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NEC announced the 6000 series in 1981. Developed by The Electronic Devices Group of Nippon Electric, a subsidiary of NEC, they were designed as a series of new low-cost microcomputers following the success of the PC-8001 series of machines. The 6000 machines were one of four lines of machines coming out of four different divisions.
The PC-6001 runs on the NEC clone of the Z80 processor. It has a three voice sound generator, ROM cartridge slot, cassette interface, two Atari style joystick ports, a parallel printer connector, and RF and composite outputs for video. It has 16K of RAM, which can be upgraded to 32K.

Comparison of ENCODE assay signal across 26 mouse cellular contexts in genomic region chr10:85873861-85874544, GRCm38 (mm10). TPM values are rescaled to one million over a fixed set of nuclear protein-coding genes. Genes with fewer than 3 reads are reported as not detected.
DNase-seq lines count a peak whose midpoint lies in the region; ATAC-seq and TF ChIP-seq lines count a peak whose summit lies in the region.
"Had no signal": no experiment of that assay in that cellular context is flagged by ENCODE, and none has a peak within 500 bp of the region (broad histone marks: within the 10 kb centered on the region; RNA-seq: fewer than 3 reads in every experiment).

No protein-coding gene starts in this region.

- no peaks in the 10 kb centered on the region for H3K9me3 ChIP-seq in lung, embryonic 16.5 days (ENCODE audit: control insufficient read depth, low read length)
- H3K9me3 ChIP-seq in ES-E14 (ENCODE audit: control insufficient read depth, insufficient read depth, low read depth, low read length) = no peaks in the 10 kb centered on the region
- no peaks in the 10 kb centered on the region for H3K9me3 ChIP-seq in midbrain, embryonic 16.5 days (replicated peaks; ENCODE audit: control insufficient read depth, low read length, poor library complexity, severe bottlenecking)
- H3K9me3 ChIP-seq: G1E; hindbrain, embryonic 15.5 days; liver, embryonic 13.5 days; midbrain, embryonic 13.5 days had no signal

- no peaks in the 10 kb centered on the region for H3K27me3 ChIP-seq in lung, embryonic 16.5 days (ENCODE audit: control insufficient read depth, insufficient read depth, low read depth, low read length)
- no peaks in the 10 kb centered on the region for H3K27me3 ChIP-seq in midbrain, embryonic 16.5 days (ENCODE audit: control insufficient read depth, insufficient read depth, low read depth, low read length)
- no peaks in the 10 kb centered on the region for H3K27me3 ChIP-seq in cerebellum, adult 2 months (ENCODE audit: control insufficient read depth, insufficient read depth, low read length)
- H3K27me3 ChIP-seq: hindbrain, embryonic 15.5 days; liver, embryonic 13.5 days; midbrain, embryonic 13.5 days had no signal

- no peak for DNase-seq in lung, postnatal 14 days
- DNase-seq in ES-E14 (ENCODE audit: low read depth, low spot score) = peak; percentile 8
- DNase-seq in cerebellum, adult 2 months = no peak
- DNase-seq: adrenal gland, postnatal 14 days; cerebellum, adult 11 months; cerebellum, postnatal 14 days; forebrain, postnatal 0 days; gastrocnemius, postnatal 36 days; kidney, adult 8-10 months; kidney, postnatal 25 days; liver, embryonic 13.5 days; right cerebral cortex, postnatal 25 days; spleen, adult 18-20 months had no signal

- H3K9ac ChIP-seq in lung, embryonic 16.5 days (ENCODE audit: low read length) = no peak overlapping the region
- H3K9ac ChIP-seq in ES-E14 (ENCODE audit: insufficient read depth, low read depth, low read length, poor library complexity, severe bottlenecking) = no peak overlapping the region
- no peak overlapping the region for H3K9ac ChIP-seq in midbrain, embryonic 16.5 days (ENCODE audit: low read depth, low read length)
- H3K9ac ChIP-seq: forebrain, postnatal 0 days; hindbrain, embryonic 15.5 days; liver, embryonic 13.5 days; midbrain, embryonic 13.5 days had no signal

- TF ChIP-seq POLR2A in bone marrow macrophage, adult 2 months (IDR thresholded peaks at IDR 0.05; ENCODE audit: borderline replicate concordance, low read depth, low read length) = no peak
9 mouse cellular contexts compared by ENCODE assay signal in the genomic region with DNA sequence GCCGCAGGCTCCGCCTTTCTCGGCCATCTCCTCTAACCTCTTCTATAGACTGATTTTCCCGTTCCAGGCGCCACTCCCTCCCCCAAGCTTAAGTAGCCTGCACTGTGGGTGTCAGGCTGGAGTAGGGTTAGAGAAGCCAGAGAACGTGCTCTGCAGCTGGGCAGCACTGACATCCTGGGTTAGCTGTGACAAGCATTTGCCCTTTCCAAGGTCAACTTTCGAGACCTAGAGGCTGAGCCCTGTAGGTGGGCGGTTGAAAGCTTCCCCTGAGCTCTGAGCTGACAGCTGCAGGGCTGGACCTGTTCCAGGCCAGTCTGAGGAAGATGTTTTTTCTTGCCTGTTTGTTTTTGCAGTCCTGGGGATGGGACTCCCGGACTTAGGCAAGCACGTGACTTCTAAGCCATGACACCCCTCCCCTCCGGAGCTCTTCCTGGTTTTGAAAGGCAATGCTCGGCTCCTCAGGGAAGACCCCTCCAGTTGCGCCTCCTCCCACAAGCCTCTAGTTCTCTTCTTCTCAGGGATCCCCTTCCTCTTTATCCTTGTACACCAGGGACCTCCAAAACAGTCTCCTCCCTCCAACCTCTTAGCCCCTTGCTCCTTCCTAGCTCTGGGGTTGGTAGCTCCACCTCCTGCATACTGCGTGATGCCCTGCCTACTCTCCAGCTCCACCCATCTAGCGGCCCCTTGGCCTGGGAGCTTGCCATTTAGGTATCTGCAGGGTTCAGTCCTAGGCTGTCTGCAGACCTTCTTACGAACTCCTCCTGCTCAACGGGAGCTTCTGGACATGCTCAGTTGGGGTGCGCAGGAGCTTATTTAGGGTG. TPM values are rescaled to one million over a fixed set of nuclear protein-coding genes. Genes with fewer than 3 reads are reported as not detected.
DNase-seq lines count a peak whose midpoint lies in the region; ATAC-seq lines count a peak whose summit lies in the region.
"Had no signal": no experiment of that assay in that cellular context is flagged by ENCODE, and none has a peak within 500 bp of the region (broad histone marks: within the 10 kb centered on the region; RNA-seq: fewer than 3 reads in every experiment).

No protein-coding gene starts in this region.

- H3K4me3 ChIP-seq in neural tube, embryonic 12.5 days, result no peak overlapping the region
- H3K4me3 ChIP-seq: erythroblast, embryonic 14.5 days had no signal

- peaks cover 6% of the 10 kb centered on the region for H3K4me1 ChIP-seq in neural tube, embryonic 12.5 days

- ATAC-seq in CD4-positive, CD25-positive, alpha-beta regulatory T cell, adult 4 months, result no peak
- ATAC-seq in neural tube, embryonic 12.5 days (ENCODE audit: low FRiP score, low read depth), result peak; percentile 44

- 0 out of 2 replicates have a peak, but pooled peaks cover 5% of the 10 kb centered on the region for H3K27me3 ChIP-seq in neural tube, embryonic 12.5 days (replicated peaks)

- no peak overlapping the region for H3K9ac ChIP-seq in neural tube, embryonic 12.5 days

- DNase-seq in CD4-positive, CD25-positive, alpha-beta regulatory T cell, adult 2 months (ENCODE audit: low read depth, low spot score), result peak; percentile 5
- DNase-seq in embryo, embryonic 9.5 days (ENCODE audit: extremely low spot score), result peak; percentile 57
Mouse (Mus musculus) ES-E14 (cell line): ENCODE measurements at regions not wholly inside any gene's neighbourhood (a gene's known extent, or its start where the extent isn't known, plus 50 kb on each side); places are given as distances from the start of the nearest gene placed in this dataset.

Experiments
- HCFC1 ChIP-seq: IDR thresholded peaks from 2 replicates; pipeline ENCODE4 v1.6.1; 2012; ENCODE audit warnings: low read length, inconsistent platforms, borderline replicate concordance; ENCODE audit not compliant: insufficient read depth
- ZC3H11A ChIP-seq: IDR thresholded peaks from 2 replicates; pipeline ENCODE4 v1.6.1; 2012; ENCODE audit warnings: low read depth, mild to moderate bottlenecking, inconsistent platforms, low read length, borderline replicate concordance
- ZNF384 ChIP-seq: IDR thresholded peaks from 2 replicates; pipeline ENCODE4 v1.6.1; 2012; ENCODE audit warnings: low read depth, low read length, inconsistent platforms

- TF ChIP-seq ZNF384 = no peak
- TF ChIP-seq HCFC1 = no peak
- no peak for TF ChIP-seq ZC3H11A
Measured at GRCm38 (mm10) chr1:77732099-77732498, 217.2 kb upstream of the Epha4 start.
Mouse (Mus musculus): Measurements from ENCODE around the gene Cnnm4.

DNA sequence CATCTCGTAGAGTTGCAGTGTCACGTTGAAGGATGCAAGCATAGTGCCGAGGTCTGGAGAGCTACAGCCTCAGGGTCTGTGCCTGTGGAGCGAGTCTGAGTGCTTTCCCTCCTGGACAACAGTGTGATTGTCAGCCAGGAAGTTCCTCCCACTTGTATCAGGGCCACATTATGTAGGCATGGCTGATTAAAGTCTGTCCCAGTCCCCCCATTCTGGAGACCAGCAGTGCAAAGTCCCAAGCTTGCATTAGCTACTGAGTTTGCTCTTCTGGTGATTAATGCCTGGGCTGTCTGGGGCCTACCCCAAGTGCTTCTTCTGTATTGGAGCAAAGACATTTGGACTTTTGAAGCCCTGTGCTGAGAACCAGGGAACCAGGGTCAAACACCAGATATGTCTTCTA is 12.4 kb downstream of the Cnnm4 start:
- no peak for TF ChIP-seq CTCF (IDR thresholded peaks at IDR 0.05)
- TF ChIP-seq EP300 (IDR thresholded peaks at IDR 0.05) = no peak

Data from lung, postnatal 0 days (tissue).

The first version of the machine has chiclet style keys, while the later MKII and American version use a full travel keyboard.
The MKII was a considerable upgrade, which as well as the keyboard, had 64K of RAM, a floppy drive interface, kanji character generator, a speech synthesizer, and improved graphics resolutions.
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This exhibit has a reference ID of CH63121. Please quote this reference ID in any communication with the Centre for Computing History.